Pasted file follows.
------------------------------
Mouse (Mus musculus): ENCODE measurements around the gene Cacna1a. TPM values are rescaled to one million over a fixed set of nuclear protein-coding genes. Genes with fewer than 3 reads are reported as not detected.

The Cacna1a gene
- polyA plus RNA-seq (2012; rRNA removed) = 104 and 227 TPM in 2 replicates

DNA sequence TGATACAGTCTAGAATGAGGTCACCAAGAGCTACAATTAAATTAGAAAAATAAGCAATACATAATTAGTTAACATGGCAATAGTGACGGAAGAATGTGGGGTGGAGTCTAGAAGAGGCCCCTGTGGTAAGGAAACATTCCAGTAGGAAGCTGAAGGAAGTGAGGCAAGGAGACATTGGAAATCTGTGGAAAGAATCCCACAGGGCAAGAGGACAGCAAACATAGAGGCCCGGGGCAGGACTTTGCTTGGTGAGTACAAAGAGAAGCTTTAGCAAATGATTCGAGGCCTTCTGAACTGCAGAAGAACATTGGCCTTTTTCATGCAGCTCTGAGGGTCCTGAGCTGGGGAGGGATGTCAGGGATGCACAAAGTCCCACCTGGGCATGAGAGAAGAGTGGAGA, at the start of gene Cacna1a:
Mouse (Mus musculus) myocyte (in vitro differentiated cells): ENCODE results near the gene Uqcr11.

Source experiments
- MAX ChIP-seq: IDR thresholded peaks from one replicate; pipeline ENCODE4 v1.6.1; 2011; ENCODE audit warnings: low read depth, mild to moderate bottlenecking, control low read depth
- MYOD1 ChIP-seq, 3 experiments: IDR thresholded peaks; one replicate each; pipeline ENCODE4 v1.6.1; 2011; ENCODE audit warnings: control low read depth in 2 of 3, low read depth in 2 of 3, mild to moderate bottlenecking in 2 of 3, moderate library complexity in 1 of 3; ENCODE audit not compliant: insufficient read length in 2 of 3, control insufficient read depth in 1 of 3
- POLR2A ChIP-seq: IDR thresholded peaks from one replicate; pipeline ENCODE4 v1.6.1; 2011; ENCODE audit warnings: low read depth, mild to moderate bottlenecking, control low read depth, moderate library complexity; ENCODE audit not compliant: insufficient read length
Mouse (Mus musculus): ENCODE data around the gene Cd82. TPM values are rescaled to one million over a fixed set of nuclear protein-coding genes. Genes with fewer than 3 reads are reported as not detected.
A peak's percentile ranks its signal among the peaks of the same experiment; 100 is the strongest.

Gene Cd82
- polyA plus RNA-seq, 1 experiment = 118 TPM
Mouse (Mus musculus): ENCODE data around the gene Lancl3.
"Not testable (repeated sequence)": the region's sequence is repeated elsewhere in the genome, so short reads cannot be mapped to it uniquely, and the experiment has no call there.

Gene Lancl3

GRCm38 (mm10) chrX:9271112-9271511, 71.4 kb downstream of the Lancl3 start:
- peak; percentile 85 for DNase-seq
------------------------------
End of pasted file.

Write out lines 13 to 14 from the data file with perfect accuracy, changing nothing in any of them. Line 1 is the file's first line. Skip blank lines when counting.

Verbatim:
- polyA plus RNA-seq, 1 experiment = 118 TPM
Mouse (Mus musculus): ENCODE data around the gene Lancl3.